CACI seeks to break up General Dynamics' acquisition of CSRA: sources
(Reuters) - U.S. defense contractor CACI International Inc <CACI.N> has offered to merge with larger peer CSRA Inc <CSRA.N>, seeking to disrupt the latter's $6.8 billion acquisition by General Dynamics Corp <GD.N>, people familiar with the matter said.
The move comes after CSRA agreed last month to sell itself to General Dynamics, another defense contractor, for $40.75 per share in cash, as companies in the sector seek to position themselves for a pickup in government spending under U.S. President Donald Trump's administration.
CACI's shares have jumped by more than a fifth in the last four months, emboldening the Arlington, Virginia-based company to use its currency to pursue a transformative deal, the three sources said on Sunday. CACI has a market capitalization of $3.9 billion, compared with CSRA's $6.7 billion.
CACI's $44 per share for CSRA offer consists of $15 per share in cash and 0.184 CACI shares for each CSRA share, one of the sources said. Under the terms of CACI's offer, CSRA shareholders would own 55 percent of the combined company, according to the sources.
CSRA's board has yet to respond to CACI's offer, although its preference remains an all-cash deal, one of the sources said.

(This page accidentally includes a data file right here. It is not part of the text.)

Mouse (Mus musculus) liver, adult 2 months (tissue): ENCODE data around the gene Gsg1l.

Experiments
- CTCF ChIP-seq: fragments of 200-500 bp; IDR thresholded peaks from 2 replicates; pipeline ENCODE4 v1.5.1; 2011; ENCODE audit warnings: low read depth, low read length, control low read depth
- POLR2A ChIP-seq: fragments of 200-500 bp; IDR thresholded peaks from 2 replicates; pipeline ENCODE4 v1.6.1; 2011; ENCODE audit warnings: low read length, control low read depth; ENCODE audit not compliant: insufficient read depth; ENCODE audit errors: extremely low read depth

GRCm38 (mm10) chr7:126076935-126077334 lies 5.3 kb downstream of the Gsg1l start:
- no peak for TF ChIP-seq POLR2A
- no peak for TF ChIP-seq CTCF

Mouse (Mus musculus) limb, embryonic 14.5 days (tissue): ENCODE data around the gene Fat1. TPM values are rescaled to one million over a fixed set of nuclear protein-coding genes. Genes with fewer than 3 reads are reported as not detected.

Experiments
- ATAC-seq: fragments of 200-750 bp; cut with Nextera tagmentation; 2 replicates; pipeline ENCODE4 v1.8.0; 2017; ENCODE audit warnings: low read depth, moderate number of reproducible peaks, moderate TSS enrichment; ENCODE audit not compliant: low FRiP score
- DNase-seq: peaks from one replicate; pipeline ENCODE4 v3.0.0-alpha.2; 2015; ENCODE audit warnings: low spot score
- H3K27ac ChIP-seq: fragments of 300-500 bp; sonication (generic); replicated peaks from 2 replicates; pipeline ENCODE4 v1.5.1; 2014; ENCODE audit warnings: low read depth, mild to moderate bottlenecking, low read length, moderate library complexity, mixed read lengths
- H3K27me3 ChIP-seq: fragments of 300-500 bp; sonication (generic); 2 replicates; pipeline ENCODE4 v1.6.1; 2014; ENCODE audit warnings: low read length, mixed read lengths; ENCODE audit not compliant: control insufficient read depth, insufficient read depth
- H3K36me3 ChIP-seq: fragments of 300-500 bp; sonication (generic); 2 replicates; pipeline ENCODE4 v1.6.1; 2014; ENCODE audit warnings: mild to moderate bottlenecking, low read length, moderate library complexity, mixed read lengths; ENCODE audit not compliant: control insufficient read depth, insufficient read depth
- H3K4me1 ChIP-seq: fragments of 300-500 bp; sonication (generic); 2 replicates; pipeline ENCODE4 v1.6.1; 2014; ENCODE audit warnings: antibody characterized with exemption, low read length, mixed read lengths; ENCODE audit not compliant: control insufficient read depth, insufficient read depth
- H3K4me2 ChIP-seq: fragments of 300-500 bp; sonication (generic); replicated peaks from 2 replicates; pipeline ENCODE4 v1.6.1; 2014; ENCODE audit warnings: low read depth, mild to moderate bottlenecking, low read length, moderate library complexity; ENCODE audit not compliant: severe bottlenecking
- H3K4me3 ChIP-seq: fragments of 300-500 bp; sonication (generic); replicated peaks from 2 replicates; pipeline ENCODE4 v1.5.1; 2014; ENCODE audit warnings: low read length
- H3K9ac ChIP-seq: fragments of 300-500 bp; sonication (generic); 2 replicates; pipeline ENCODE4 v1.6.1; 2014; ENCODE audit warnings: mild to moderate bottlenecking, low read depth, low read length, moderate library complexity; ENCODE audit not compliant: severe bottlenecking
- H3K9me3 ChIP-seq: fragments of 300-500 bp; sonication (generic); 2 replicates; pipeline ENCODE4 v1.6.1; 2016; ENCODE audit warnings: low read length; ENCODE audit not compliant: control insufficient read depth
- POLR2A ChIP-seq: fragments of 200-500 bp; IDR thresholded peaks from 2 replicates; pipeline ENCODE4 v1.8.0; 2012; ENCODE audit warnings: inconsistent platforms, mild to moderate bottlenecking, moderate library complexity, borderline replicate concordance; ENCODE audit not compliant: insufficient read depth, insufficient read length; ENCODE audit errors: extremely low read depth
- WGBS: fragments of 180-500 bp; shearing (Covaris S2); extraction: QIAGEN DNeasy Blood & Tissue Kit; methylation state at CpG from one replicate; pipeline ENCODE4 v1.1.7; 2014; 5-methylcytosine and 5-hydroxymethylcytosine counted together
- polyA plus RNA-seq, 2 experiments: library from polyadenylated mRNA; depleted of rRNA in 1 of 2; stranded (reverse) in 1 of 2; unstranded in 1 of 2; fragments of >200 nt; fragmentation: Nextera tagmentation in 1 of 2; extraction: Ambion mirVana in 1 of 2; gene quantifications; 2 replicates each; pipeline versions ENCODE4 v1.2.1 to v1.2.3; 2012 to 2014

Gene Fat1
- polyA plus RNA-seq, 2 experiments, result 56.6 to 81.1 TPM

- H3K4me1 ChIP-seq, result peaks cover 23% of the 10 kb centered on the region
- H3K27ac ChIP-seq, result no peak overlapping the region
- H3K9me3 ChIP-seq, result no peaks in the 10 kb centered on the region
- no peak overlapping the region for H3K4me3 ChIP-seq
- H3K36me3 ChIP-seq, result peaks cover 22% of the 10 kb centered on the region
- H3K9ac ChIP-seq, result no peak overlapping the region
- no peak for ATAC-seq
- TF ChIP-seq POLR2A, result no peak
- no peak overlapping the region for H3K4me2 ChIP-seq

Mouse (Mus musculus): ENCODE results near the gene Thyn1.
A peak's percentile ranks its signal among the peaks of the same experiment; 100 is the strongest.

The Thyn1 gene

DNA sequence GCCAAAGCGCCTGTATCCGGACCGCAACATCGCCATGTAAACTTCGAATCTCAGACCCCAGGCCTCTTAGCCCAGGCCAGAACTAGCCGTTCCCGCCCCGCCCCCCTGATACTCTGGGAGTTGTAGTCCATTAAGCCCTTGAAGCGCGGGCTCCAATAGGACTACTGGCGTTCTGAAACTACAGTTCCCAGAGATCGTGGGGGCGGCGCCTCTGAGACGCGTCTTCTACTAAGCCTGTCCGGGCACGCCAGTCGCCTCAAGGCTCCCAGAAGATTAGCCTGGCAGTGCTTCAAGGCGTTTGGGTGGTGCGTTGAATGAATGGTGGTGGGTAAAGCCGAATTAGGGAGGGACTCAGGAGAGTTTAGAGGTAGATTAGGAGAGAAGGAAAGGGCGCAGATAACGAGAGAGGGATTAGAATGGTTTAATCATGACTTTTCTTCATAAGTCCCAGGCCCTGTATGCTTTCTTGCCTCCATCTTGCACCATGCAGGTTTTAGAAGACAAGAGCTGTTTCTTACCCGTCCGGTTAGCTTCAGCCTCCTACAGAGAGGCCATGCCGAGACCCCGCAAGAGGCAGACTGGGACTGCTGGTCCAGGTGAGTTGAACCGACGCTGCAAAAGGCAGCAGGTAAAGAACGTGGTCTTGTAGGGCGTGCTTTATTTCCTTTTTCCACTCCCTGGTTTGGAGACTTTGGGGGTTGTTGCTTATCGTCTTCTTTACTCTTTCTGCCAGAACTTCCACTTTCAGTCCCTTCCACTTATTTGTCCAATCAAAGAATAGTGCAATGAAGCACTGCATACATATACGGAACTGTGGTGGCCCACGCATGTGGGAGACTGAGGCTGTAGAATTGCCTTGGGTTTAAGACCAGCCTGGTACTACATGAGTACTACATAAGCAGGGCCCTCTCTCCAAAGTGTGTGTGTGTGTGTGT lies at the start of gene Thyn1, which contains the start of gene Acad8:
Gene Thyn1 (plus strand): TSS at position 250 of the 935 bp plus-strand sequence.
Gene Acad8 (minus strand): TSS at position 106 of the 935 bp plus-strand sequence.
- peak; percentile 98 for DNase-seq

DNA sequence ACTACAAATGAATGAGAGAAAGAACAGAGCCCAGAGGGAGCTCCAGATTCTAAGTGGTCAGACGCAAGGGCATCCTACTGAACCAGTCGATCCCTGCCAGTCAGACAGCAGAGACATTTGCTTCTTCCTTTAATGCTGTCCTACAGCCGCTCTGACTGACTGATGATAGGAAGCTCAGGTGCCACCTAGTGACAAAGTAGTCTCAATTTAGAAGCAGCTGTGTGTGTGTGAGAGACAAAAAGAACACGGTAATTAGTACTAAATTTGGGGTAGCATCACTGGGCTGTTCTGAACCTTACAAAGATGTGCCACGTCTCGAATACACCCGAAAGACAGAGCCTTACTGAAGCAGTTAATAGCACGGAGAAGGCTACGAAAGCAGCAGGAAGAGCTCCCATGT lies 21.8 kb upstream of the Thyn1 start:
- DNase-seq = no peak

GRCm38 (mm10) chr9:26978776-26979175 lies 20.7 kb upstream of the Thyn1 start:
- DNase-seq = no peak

The sources asked not to be identified because the deliberations are confidential. CACI, CSRA and General Dynamics did not immediately respond to requests for comment. The Wall Street Journal first reported on CACI's offer for CSRA earlier on Sunday.
CSRA provides information technology and related services to the Department of Defense and the intelligence community. General Dynamics is hoping that CSRA will help it grab more of the recently increased U.S. defense budget. Under the terms of their deal, CSRA would have to pay General Dynamics a $204 million breakup fee to do a deal with someone else.
CACI has also been seeking to build scale through dealmaking. In 2016, it acquired the government services division of L3 Technologies Inc <LLL.N> for $550 million in cash. It also made an unsuccessful offer to merge with Lockheed Martin Corp's <LMT.N> government information technology and services businesses.
Other recent deals in the sector include U.S. defense contractor Northrop Grumman Corp's <NOC.N> agreement last September to buy Orbital ATK Inc <OA.N> for about $7.8 billion, a deal that gives it greater access to lucrative government contracts and expands its arsenal of missile defense systems and space rockets.
(Reporting by Mike Stone in Washington, D.C. and Greg Roumeliotis in New York; Editing by Lisa Shumaker)
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